I think that’s right. And while I still have trouble seeing how republicans could possibly nominate Mitt Romney, I have even more trouble imagining any of the other probable candidates winning their party’s nomination. So, right now, it’s Romney – unless Mike Huckabee proves the pundits wrong and decides to actually run.

Newt Gingrich is running for president

It seems that, after the announcement from former pizza exec Herman Cain that he’s setting up a presidential exporatory committee, former Speaker of the House Newt Gingrich is doing the same:

The 2012 Republican race for president has a second candidate! According to “confidants close to the former House speaker”… Newt Gingrich will announce his decision to form a presidential exploratory committee by the end of this week…

Newt Gingrich was once the most important republican in politics, as leader of his party in the House of Representatives. But he’s been out of elective politics for over ten years. And while he’s undoubtedly an intelligent and brilliant man who’s managed to stay in the public eye despite more than a decade out of office, he’s also been married three times (never a good way to connect with those religious conservatives), and divorced his ex-wife while she was in the hospital recovering from cancer. That’s John Edwards-style behaviour that would be unacceptable from a democrat.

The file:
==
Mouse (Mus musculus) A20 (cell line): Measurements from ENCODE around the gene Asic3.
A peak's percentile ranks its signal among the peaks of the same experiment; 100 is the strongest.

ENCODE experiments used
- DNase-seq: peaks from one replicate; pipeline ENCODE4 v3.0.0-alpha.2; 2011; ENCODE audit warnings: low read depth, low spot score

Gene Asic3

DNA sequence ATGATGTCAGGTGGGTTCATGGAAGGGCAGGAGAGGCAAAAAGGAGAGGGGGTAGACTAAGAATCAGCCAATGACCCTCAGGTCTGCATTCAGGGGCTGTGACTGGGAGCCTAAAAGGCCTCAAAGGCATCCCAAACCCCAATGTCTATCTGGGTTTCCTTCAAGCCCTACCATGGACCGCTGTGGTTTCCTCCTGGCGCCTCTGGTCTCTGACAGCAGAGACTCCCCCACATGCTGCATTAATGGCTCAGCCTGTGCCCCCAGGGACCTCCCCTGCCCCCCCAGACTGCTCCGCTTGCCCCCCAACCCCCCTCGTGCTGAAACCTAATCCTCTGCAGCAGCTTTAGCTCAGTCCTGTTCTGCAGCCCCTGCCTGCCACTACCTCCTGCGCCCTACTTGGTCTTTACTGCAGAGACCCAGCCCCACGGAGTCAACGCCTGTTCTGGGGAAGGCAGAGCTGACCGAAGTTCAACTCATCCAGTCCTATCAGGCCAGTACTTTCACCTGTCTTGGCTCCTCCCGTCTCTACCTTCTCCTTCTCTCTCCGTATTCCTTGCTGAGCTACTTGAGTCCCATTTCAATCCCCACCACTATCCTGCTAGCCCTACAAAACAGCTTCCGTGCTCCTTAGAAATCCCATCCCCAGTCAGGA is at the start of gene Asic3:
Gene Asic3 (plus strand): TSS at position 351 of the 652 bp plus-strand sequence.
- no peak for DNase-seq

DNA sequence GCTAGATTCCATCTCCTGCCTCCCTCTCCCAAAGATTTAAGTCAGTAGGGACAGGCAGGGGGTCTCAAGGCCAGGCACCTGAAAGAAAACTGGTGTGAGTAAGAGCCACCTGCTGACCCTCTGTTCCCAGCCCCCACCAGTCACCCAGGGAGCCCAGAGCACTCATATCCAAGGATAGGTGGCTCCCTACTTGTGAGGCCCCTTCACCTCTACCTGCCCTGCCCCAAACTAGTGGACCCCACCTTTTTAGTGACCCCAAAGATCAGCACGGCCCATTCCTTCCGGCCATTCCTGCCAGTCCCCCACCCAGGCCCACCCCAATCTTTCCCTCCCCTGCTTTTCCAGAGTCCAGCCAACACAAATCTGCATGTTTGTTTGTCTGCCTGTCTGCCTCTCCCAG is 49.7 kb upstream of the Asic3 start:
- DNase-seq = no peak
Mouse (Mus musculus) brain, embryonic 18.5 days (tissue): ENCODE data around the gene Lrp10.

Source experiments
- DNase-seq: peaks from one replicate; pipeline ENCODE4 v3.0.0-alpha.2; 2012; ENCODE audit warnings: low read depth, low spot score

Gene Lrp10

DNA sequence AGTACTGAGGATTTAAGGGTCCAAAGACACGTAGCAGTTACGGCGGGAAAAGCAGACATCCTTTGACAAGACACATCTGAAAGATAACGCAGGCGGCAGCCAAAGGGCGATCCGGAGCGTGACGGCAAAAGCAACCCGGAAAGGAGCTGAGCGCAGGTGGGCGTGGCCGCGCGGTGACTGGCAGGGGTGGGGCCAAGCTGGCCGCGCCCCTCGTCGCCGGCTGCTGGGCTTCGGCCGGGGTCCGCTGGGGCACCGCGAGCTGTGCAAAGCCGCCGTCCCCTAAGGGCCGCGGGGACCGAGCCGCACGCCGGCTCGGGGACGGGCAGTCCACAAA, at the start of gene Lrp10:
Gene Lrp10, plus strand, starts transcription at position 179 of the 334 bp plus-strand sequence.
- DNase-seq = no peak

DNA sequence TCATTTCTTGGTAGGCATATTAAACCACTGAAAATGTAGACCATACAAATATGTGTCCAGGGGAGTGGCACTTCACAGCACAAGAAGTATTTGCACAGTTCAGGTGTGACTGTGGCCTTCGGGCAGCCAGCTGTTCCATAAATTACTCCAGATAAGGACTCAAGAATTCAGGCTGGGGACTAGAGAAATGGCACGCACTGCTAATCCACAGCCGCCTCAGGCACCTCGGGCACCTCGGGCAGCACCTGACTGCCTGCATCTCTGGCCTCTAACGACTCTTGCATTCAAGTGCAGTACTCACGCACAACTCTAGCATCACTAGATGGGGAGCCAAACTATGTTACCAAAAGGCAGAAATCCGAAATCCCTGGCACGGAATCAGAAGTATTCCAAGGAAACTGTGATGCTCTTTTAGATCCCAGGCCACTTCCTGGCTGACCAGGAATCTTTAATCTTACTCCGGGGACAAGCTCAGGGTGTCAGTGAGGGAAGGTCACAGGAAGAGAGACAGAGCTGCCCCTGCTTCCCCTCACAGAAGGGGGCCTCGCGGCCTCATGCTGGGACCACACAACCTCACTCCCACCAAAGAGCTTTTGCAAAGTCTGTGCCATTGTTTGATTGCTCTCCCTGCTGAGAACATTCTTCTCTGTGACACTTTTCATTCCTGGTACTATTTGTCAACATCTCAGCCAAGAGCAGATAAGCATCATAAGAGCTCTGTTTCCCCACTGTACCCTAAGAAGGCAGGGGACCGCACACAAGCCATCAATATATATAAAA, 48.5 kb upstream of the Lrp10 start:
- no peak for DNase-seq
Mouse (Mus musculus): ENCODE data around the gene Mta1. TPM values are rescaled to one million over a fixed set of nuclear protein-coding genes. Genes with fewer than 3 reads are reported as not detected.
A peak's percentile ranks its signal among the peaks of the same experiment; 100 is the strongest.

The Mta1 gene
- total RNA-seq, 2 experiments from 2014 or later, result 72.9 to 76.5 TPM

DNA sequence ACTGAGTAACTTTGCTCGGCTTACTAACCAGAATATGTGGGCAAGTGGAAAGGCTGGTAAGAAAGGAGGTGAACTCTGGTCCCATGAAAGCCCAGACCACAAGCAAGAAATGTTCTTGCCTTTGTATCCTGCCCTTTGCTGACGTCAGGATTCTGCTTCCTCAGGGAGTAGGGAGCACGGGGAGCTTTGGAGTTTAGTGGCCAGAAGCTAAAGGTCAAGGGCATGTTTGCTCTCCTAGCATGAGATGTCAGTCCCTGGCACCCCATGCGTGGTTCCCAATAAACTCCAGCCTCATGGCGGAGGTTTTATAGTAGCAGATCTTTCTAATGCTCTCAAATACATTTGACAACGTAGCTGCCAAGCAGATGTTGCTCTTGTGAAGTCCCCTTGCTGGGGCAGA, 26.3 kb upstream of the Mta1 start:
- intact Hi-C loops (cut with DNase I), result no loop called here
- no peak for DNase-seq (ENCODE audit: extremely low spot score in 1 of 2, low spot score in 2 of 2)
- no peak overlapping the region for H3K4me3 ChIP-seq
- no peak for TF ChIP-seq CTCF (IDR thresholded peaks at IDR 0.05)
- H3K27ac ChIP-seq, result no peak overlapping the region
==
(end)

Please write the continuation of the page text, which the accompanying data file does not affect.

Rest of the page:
However, his history of bigoted, populist comments may prove more damaging in an election against President Obama, even if they serve him well in a republican primary. Media Matters has a good selection of some of his worst recent utterings:

A June 16, 1995,Washington Post article reported that Gingrich, in a discussion with black journalists, stated that the failure of poor black people to acquire wealth was in part due to their “habits.”